Album 1 was assembled by a soldier receiving training at Manteuffel early in the war. We never learn his name or fate and the captions add only sparse information but the images provide a wealth of detail into the days of a medic trainee. As expected, the first part of training consisted of basic soldier skills: marching, marksmanship, gas mask confidence exercise and field medic training.

Then, the soldier moves to a military hospital in Amberg for classroom training and experience in a clinical environment. After a period of time, he returns to Manteuffel to apparently wait for orders to report to his gaining unit. Interestingly, during this brief second stay, the soldier and his friends must live in the former Kradschutzen motor shops; all of the barracks space is occupied by the next rotation of soldiers beginning training. The final photo in the album finds the soldier who took the pictures and his friends at the Bad Kissingen Bahnhof, waiting for the train to take them to their next assignment and into the war.

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The Horsemen

  Winterhilfswerk Commemorative Photo Album  

The second album was built by trainees and staff as a gift to Captain - Doctor Michel, a staff officer and company commander in the 13th Medical Training Replacement Battalion in celebration of his 34th birthday. The photos detail the life of the 2nd Company as they go through basic training as supervised by this officer. No written explanation accompanies the individual images but professional captioning did divide the album into broad sections. As with the first album, we have no idea what became of the Doctor, however, the album provides a counterpoint to the enlisted life as seen in album 1. Of note, often the last image contained in albums of this period was the official death notice or photograph of the field burial site of the soldier if he died during the war. Neither album contained such information.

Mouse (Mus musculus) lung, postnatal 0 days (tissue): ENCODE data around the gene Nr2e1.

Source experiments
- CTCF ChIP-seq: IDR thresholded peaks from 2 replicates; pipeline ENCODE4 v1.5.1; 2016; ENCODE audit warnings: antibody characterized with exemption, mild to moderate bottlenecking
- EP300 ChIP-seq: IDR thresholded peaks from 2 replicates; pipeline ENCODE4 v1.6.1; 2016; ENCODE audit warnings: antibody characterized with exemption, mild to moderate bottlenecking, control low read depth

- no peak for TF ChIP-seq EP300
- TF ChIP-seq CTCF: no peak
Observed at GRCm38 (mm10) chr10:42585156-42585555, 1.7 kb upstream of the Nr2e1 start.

Album 3 records the events of a single day, 22 November 1941, for the officers and senior NCOs of the 13th Medical Training Battalion. On that day, these men participated in a “ hunting ride “ - a horse mounted steeple chase followed by a formal reception. The album has a beautifully hand drawn image of a military rider and horse in mid jump and a brief title. The photographs were not captioned but the events of the day are easy enough to follow. In all probability, several copies of this album were probably produced as souvenirs for the participants. The man who received this particular copy did not identify himself through words or markings on any of the images.

The final album of the collection recalls the variety stage show put on by the men of the training unit in November 1943 as a fund raising effort for the German Winter Aid charity campaign. The album, assembled as a formal gift to the battalion commander was professionally photographed and captioned in a beautiful rendering of old German script with a rhyming scheme in keeping with the comedy of the stage presentation. The Boys in the Band, found in the Hidden Story section, tells the story of this event. Follow the icon to view the full collection of images and rough translations of the captions.

Revised Dec 2006